Understanding Hyperfocal Distance


The subject of hyperfocal distance can seem complicated at first, even for professional photographers. But if you want the sharpest photographs possible, especially for landscape photography, it is useful to understand how it works.

This blog post will explain what hyperfocal distance is and how you can calculate it anytime you need to.

What Is Hyperfocal Distance?

In basic terms, hyperfocal distance is the focusing distance that gives your images the greatest depth of field. The foreground and background should both be acceptably sharp. Of course, this is objective, but it pretty much means  you want to have the foreground, middle ground, and background as much in focus as possible. Finding that focus point is your hyperfocal distance. 

How Do You Find Your Hyperfocal Distance?

Below is a beautiful photo of Lake Atitlan in Guatemala. If the photographer had focused on the blooming purple flowers, the background would have been blurry. If they had focused on the mountains, the flowers and bridge would have been blurry. So they cleverly selected a point between the foreground and background, making both areas appear reasonably sharp. This point of focus is called hyperfocal distance. 

When Do You Need To Use Hyperfocal Distance?

You only need to use hyperfocal distance when there are elements in the image that are near and far away and you want them all in focus. If you were taking a photo of a mountain range from a bridge, you wouldn't need to use hyperfocal distance if there was nothing significant in the foreground or middle ground. You can simply focus on the mountains and take the photo.

How To Deal With Tricky Situations

Hyperfocal distance isn't foolproof. If you have a subject that is too close to your camera, you can expect it to be sharp and the background too. But there are other techniques to try if you find yourself in this tricky situation. 

Focus stacking is taking a series of images at different focal distances then merging them together during editing. This is quite time-consuming and technical but can be worth the effort if you capture a scene that is memorable and beautiful.

Another way is to move your camera further away from the subject that is too close. If you have the space to do this, we recommend trying it because it's less effort for the same result.

The Hyperfocal Chart

This chart can help you estimate the hyperfocal distance for your photos. There are also online apps that will do the same job. However, it is probably much easier to look at an app on your smartphone than to carry a printout of a chart with you, especially if you are out in the wild. On this chart, your focal length and your aperture helps calculate the hyperfocal distance. If you divide this distance in half, you get the nearest subject you can expect to be in focus.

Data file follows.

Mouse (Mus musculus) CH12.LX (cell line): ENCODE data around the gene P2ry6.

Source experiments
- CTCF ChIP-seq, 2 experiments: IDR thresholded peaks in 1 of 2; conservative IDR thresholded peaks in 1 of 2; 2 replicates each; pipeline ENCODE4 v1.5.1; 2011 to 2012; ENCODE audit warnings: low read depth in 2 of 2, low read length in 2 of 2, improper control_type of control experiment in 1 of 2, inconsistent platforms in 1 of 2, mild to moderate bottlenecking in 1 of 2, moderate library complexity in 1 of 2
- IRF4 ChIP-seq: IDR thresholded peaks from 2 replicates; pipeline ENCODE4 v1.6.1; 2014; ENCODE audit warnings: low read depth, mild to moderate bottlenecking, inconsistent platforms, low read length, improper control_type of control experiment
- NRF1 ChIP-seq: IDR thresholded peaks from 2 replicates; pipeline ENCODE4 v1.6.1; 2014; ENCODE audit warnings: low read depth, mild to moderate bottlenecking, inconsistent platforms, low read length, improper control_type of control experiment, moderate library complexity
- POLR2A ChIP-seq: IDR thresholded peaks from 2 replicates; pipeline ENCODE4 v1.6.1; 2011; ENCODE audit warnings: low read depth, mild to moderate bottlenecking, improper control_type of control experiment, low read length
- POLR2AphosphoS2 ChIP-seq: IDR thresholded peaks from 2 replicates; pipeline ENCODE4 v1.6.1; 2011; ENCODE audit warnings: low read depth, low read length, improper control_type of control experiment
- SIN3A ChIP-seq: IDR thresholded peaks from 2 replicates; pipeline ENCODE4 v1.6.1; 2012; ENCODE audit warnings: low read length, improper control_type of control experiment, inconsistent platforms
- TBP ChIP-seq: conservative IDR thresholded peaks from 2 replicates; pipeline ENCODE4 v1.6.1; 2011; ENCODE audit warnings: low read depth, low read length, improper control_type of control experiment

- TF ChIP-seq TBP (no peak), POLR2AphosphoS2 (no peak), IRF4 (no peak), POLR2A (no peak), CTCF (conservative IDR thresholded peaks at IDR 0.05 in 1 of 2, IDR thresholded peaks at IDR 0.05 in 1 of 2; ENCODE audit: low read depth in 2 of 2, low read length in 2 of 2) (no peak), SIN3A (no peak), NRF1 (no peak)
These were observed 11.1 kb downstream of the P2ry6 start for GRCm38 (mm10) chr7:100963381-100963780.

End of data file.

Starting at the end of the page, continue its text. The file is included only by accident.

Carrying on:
Going Old School

If you are using an older lens, it might have a focusing scale on the side of it. You can work out the depth of field when using a certain aperture, including the near and far distances that will appear sharp. Newer lenses don't have this information. We find that they are not always accurate, and relying on a chart or app will work best for most people, although there is something charming about doing things the old-school way.

LICANCABUR: When shooting distant landscapes that don't feature foreground subjects, like this volcano in Licancabur, you don't need to use hyperfocal distance. Your focus will be set to infinity.

Taking Your Photo

Set your focus to manual and use the focus scale if you have one of those older lenses. If you are using an app or chart, you need to look through the viewfinder and focus on something that is the distance away you have calculated. This means you need to be good at estimating distances. In this case, if you prefer to use autofocus, it is fine. 

Working out the hyperfocal distance can be a handy tool if you want to have an image that is sharp in the foreground and background. You will use it mostly for landscape photography, including beaches, mountains, gardens, rivers, forests, and any natural areas you are adventuring in and photographing.

Try using hyperfocal distance next time you are photographing landscapes. Like many photography techniques, it takes time to master, and you will get better the more you practice. We find using an app or chart is the easiest way to calculate hyperfocal distance. Or, if you are shooting landscapes frequently with the same lens and camera, you might memorize the hyperfocal distance.

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